The unseating of an MP and the chance roll of the judicial dice

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Leaving apart the typically hysterical political brouhaha about the unseating of Diana Gamage, former (and largely unlamented) Member of Sri Lanka’s Parliament, what is greatly interesting about this otherwise distasteful saga is the different approaches taken by the Supreme Court and a majority decision of the Court of Appeal with profound implications on the roll of the judicial dice in each instance.

That vexatious issue citizenship

This concerned a parliamentarian whose seat was challenged by a social activist on the basis that she was the holder of a British passport thus ceasing to be a citizen of Sri Lanka and by virtue of Article 91 read with Article 89 of the Constitution, was disqualified from holding office as a Member of Parliament. Significantly, the legal remedy sought was the rarely used Writ of Quo Warranto. This required Gamage to show ‘by what authority she claims to hold office and continue to function as a Member of Parliament.’

In other words, she could not simply sit back, fold her hands and pretend blissful ignorance. The factual position by which the challenge rose or fell depended on two questions. First, did Gamage cease to become a citizen of Sri Lanka either voluntarily or through the operation of law? Secondly, did Gamage resume the status of a citizen according to law? These matters had to be determined by way of documents placed before court. And the admission or rejection of the documents on which that determination depended, became highly contentious.

Materially different judicial approaches were reflected, resulting in different conclusions of each Court. While the (majority) decision of the Court of Appeal dismissed the challenge to Gamage’s parliamentary seat, the Supreme Court unseated her. In fact, the Supreme Court delivered a somewhat stinging admonition to the Court of Appeal in categorizing as ‘threadbare,’ its finding that, statements made by the Deputy Controller of the Department of Immigration and Emigration to the Criminal Investigation Department (CID) did not amount to ‘admissible evidence.’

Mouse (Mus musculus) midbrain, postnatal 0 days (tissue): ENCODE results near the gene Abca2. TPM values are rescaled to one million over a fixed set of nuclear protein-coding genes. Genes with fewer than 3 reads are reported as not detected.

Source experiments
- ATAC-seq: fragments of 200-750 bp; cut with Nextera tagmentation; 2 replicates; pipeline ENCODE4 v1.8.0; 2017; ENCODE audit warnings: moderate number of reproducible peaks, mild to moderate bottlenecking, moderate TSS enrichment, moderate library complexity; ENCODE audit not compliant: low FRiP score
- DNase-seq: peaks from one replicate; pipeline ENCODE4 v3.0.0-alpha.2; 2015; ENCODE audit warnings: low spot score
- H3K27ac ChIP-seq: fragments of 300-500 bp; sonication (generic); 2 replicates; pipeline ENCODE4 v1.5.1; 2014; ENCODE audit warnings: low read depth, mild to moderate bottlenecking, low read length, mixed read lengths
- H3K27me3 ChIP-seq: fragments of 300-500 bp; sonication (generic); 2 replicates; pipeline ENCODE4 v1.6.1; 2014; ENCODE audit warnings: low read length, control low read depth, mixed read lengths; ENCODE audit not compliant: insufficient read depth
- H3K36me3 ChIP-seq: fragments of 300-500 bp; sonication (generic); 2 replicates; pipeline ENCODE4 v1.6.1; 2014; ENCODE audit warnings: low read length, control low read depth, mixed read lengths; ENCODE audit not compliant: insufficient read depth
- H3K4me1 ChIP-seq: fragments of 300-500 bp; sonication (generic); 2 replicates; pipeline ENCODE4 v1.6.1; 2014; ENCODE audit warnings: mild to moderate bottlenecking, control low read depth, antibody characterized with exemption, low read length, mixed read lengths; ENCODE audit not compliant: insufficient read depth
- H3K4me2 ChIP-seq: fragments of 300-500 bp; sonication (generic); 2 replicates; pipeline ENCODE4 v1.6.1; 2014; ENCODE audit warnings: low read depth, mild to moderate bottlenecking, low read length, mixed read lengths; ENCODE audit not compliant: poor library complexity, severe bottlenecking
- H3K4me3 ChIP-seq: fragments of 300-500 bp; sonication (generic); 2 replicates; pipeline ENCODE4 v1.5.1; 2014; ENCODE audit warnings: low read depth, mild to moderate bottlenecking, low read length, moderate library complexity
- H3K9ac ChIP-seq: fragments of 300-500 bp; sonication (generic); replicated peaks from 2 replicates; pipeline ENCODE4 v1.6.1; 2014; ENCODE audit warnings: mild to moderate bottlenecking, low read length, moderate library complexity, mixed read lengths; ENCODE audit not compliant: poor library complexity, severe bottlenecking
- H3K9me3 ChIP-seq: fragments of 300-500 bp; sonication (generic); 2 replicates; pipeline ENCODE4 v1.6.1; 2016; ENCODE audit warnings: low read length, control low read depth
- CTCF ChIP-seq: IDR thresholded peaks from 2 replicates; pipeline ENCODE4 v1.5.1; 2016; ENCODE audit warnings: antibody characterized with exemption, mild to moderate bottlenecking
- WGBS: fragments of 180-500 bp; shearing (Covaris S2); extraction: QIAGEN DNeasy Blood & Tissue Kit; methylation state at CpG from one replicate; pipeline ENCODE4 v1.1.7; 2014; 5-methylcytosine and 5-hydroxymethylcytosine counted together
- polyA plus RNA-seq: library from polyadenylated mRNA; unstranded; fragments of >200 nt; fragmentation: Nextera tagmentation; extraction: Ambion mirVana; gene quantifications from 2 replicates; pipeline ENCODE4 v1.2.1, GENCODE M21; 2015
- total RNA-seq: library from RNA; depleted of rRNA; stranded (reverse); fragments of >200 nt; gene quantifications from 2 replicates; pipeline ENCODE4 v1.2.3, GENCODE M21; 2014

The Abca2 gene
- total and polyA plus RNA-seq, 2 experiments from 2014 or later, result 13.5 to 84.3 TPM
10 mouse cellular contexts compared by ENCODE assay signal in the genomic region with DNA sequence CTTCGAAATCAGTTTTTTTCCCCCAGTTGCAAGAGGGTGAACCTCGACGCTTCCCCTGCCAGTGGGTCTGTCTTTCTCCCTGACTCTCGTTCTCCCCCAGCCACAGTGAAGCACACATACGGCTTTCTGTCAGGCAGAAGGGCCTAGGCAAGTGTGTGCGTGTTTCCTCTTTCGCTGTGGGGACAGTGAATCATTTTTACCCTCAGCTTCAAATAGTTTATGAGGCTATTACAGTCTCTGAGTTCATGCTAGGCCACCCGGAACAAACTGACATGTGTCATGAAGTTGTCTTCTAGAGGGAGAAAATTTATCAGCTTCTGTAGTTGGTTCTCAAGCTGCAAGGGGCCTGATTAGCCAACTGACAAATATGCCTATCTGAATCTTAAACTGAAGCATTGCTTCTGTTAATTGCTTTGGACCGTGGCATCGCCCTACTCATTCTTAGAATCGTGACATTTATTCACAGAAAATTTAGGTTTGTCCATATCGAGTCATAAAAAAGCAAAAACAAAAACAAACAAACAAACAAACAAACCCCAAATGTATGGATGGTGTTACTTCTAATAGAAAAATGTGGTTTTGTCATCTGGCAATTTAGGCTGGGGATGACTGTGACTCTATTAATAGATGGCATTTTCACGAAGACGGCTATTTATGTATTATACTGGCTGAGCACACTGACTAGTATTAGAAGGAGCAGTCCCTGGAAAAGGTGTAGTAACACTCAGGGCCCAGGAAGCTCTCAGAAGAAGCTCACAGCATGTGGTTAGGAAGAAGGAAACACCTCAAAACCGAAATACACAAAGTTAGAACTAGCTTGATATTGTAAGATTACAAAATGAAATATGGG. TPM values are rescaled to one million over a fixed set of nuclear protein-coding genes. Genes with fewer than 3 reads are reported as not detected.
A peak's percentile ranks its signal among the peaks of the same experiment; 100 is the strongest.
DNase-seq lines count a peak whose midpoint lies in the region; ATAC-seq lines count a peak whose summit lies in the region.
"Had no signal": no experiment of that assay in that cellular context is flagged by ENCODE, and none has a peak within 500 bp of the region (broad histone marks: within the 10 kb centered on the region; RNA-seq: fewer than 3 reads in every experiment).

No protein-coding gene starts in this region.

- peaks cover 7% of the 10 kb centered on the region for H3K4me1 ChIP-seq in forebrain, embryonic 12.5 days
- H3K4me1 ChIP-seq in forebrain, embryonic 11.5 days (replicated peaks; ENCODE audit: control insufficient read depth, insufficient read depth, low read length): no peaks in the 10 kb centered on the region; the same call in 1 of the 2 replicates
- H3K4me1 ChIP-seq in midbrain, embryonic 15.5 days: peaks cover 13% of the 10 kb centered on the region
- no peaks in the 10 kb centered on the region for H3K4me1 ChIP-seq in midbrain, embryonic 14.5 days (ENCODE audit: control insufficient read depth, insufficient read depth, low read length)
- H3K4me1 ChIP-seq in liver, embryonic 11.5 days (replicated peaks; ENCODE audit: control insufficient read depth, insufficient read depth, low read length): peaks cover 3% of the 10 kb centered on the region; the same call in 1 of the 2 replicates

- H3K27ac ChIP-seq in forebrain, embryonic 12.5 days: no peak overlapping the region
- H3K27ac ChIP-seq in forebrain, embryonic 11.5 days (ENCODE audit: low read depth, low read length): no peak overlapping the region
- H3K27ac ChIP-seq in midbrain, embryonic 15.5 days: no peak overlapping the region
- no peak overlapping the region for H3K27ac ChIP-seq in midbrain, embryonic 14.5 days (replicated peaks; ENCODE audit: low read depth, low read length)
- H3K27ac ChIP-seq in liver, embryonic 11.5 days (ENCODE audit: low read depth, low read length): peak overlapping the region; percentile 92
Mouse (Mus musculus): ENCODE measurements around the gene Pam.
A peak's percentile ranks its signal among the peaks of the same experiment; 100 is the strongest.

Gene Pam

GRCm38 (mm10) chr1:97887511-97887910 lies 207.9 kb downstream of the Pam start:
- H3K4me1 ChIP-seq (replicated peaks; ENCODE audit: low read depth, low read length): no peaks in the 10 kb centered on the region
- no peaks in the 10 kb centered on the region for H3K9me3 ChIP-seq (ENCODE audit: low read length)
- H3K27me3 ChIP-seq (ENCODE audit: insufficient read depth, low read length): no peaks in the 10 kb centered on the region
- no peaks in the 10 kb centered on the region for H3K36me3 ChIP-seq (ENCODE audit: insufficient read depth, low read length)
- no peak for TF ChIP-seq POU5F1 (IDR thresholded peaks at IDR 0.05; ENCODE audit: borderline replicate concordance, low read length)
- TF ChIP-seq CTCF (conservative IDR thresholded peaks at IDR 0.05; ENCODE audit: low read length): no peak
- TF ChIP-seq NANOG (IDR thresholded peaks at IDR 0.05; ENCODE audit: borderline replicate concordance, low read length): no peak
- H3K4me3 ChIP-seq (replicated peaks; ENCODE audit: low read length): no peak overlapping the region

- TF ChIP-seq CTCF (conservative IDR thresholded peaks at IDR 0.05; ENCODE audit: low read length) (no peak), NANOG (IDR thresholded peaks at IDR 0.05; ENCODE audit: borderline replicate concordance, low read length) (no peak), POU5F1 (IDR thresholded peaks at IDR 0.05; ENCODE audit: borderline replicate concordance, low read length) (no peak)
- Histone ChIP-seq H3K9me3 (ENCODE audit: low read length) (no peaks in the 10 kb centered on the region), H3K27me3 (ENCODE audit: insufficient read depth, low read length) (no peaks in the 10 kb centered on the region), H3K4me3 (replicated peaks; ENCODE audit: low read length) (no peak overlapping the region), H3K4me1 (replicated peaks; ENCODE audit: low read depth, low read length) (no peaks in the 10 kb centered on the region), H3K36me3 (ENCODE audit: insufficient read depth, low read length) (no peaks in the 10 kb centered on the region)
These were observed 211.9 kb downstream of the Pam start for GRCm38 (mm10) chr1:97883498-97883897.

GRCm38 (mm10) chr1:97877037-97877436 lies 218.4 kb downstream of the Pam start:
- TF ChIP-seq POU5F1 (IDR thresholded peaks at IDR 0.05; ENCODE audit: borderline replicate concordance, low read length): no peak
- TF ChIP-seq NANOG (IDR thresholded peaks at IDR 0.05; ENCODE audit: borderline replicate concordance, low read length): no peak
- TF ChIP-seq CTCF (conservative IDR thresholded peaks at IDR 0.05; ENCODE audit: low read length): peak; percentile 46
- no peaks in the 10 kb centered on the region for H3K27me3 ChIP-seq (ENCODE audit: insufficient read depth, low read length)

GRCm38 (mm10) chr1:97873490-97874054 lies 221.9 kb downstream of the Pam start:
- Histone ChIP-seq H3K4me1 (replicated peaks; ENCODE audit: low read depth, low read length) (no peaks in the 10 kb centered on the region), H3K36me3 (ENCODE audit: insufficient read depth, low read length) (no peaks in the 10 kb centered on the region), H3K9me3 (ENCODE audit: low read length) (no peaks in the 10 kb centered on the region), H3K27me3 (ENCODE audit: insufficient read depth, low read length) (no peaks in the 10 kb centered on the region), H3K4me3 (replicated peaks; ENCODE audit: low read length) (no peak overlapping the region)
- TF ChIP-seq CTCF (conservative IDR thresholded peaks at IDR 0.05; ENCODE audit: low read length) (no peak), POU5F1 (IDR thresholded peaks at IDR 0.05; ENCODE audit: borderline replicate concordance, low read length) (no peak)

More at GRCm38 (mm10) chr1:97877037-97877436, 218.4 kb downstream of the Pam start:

A litany of illegal acts

These statements, recorded during a criminal investigation under Section 109 (5) of the Code of Criminal Procedure, were to the effect that Gamage was illegally residing in the country without a valid visa. The Supreme Court’s observation was that, ‘there was nothing in the Code or in the Evidence Ordinance which prohibits the use of the original or certified copies of the complete statements made to the police in the course of any criminal proceeding, from being used by a court in civil proceedings.’

It was concluded that there was no bar to using those statements in writ proceedings under Article 140 of the Constitution. The Deputy Controller who was in charge of the computer division in his Department, had stated that Gamage had entered Sri Lanka using a British passport in 2004 and had thereafter used that passport frequently to travel back and forth until 2014. She had then obtained a Sri Lankan passport by submitting a national identity card, using that passport at the same time. Later (in 2018) she was issued a diplomatic passport.

According to her own statements to the Magistrate’s Court, Gamage admitted to using her British passports, admitted that she was never a dual citizen but claimed that she had got her British citizenship cancelled after returning to Sri Lanka in 2014. It is in this context that the Court refers to a ‘fascinating fact’, namely that the Controller of Immigration and Emigration had stated, in his affidavit to court no less, that ‘he is not aware’ where the holder of the particular British passport in issue was, in fact, Gamage.

Perverting the course of the law